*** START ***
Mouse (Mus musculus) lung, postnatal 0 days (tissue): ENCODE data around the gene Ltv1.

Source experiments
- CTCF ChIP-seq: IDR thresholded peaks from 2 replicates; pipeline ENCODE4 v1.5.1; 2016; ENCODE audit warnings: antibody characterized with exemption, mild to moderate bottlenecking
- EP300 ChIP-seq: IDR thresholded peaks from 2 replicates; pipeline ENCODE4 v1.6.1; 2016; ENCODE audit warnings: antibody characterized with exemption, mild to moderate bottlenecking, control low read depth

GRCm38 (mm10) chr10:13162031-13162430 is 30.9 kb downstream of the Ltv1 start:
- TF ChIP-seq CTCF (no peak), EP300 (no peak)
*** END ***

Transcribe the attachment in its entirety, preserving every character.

Mouse (Mus musculus) lung, postnatal 0 days (tissue): ENCODE data around the gene Ltv1.

Source experiments
- CTCF ChIP-seq: IDR thresholded peaks from 2 replicates; pipeline ENCODE4 v1.5.1; 2016; ENCODE audit warnings: antibody characterized with exemption, mild to moderate bottlenecking
- EP300 ChIP-seq: IDR thresholded peaks from 2 replicates; pipeline ENCODE4 v1.6.1; 2016; ENCODE audit warnings: antibody characterized with exemption, mild to moderate bottlenecking, control low read depth

GRCm38 (mm10) chr10:13162031-13162430 is 30.9 kb downstream of the Ltv1 start:
- TF ChIP-seq CTCF (no peak), EP300 (no peak)